They don’t pull any punches: the doco features appearances from, well basically everyone, but for example; Bob Dylan, Stevie Nicks, Rick Rubin, Ringo Starr and archival footage of Johnny Cash, George Harrison and Roy Orbison.
Bogdanovich doesn’t waste a second of this almost four hour monolith, captivating right to the end. It’s even a little bit of a tear jerker, but that comes with the territory when you’re telling a tale of such epic proportions.
What Happened, Miss Simone?
A look into the oft overlooked musical genius Nina Simone, What Happened, Miss Simone? is a powerful look into the passionate life of someone that truly stood for something. You don’t need to have heard of Nina Simone going into this documentary, it takes a look at both her personal and musical life, as well as chronicling her hugely important role as a civil rights activist that simultaneously fueled and transcended her music.
The first part of the film gives us an insight into the incredible life of Simone as a young African-American woman in the south that overcomes countless obstacles to rise to fame as a musician. The second part of the film kicks it up a notch and details her inspiring time as a civil rights activist, of which her importance can’t be overstated.
History of The Eagles
Whether you have fond memories of your parents playing The Eagles relentlessly on car trips, or if you came across them yourself, their monumental career is one of incomparable proportions. Parts one and two are combined here, meaning that we have a running time of around three hours, but every minute is need to tell their story, and not a second is wasted.
Made especially poignant by the tragic passing of Glenn Frey, the doco tracks the formative years of the band members, through to their early days of the band and the eventual break-up after hitting the big time. Ah “creative differences”, how many bands have you taken from us?
Sinatra: All Or Nothing
The legend, those big ole blue eyes and THAT voice. There’s a reason why Frank Sinatra has gone down in history as one of the greatest entertainers of all time and All or Nothing explores exactly what makes him so legendary.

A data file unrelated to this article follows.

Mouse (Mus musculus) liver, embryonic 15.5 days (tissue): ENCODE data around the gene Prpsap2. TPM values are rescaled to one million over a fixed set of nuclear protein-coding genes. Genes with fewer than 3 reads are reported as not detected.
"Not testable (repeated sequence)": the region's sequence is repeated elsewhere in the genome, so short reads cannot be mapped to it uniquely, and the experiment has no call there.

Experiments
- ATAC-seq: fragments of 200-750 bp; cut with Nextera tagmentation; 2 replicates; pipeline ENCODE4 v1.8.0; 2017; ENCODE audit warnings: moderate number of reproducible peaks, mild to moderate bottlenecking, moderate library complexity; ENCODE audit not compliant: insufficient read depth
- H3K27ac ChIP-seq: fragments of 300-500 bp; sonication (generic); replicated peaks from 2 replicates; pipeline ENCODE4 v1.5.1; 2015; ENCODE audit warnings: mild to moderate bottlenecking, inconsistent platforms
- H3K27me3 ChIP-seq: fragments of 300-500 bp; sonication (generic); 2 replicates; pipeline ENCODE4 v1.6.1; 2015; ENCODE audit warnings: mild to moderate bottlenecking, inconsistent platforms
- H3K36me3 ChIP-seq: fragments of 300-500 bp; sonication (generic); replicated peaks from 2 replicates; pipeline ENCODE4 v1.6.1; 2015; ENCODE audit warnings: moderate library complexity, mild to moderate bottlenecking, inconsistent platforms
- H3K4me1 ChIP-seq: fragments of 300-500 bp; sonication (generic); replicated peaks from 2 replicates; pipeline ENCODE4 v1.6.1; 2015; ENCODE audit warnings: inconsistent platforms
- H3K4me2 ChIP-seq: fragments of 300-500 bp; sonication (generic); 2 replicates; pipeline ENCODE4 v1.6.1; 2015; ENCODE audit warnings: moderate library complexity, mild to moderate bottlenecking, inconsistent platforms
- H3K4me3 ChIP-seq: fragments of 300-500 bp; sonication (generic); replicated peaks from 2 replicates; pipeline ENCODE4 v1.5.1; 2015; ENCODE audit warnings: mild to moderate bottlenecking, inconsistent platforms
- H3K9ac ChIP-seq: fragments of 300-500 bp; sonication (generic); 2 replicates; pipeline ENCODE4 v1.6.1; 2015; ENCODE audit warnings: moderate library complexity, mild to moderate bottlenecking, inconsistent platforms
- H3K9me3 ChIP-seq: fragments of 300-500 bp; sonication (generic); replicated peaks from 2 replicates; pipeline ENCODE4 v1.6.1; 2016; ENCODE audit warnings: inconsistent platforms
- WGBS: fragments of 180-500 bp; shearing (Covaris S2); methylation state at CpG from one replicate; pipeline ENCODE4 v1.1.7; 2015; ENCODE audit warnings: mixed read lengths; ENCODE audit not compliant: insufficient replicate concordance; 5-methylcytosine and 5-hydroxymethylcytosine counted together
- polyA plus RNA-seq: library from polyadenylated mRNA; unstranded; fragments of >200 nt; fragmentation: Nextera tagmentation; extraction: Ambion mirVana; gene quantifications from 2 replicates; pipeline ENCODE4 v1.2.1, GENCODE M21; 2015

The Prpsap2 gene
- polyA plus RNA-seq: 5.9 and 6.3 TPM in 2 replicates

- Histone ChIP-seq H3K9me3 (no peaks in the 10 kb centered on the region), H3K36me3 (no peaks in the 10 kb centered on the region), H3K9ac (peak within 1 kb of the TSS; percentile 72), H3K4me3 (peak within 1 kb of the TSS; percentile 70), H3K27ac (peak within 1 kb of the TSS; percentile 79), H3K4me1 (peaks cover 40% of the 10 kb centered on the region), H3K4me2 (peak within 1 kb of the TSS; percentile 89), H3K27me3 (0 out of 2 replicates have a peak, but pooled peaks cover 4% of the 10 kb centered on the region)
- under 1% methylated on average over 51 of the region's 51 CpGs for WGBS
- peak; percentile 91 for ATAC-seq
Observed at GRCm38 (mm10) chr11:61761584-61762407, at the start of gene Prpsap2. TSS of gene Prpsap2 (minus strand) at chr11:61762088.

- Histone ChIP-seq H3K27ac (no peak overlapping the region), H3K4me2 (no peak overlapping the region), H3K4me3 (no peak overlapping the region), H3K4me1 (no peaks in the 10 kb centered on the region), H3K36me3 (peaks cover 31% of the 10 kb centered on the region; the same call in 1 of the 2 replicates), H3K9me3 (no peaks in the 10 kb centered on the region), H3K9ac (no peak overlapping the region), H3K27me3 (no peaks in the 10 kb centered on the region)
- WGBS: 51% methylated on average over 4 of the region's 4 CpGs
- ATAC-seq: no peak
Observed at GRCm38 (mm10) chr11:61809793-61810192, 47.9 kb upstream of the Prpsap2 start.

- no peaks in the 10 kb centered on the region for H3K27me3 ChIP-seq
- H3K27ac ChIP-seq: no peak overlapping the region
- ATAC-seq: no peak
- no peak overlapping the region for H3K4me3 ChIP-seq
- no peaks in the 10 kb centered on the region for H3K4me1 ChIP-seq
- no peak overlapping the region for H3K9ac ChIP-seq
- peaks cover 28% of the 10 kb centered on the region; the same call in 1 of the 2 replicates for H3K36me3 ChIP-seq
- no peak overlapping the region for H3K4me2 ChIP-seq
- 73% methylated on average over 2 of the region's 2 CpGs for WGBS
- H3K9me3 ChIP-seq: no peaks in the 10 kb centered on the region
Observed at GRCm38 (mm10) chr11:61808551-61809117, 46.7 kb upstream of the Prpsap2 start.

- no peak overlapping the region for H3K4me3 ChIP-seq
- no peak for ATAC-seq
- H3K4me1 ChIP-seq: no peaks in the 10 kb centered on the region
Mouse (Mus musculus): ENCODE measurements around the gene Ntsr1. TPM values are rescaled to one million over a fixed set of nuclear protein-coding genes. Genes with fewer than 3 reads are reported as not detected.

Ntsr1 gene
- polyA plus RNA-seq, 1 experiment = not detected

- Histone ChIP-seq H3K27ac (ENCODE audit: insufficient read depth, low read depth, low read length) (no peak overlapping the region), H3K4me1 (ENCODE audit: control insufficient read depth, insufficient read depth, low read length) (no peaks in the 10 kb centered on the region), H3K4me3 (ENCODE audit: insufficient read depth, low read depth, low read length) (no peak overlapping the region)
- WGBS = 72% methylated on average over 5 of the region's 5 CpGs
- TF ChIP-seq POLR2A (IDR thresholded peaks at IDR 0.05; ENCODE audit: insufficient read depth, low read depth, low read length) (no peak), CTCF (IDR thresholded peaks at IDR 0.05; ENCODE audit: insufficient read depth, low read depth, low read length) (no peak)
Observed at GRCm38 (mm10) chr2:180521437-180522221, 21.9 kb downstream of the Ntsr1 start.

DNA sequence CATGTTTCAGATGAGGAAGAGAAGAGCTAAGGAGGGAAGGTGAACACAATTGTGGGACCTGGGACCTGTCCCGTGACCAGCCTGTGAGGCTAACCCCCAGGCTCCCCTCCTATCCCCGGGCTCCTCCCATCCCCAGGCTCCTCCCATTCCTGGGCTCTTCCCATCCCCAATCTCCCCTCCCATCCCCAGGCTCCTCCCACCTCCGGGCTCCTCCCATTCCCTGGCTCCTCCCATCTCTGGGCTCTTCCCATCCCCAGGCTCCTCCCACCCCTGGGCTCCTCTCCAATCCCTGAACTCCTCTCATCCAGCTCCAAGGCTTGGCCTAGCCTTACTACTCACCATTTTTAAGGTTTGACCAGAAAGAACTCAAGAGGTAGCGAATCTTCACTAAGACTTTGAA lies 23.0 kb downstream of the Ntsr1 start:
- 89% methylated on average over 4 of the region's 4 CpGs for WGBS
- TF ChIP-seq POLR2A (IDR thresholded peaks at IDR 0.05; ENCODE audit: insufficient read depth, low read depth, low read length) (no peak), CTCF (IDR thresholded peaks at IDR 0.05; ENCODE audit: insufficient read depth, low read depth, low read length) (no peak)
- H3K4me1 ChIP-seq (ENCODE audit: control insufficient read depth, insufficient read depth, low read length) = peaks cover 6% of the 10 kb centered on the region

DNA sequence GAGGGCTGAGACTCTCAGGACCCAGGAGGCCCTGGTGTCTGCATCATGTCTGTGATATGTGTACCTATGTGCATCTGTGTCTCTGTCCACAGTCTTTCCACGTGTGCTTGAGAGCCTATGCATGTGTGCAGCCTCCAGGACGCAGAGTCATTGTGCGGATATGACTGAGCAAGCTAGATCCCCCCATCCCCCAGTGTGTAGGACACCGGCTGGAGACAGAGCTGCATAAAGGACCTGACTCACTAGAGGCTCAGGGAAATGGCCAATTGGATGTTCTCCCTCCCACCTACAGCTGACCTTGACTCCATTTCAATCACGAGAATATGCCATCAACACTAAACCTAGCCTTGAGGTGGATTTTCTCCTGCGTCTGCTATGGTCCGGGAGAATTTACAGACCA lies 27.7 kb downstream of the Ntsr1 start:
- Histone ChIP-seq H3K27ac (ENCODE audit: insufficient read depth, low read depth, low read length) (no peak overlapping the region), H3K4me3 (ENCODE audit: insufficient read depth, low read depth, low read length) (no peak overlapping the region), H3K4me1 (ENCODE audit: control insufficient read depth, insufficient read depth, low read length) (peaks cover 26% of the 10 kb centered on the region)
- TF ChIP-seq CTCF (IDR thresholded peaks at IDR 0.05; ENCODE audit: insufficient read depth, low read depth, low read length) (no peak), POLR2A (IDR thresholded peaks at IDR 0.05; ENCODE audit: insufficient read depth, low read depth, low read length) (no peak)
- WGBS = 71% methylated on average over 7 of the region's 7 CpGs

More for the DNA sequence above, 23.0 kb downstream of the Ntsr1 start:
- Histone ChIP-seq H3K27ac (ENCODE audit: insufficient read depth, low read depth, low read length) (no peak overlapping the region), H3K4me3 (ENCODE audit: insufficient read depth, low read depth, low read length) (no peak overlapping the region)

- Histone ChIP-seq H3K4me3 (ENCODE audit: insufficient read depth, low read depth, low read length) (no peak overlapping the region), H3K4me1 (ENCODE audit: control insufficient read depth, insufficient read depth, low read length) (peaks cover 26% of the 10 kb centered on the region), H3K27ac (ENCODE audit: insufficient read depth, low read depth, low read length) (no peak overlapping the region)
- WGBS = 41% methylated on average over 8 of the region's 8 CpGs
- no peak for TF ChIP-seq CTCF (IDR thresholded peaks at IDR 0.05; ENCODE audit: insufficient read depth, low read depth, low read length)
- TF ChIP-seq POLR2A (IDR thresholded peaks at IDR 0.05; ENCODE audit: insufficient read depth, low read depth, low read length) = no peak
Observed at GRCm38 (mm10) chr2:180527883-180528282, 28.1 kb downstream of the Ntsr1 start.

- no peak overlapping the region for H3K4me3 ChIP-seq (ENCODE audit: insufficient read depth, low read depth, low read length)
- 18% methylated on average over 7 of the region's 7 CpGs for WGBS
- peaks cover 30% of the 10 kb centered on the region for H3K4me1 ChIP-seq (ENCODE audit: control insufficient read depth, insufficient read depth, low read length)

Made up of archival footage carved from hours of interviews, as well as commentary from his closest friends, the film weaves all the footage together to make a tapestry of his life and music. HBO take a unique approach in structuring the doco by shaping the narrative based on Sinatra’s song choice for his famous 1971 retirement concert, of which we are treated to rarely seen footage.
Director Alex Gibney interprets Sinatra’s choices for the set-list as a guide through his own life. If correct, this makes for a very personal look indeed.
Glass: A Portrait of Philip In Twelve Parts
Ending the list on a bit of a different tone, If you’re not familiar Philip Glass‘ name, you’re definitely familiar with his music. The American composer is legendary for his classical compositions and film scores and here we get to see him interacting with some of his close friends and collaborators, like Martin Scorsese and Woody Allen, which is no casual name drop.
Directed by the Academy Award-nominated Australian Scott Hicks, the film is predictably filled with cinematography as beautiful as Glass’ music, setting the background as we are allowed to sit in on the casual chatting between a genius and his genius friends. Educate yo’self and in the process, fall in love with his music.
If you’ve exhausted this list and are craving some more quality online watchingArticle Search, check out our list of music documentaries on Youtube.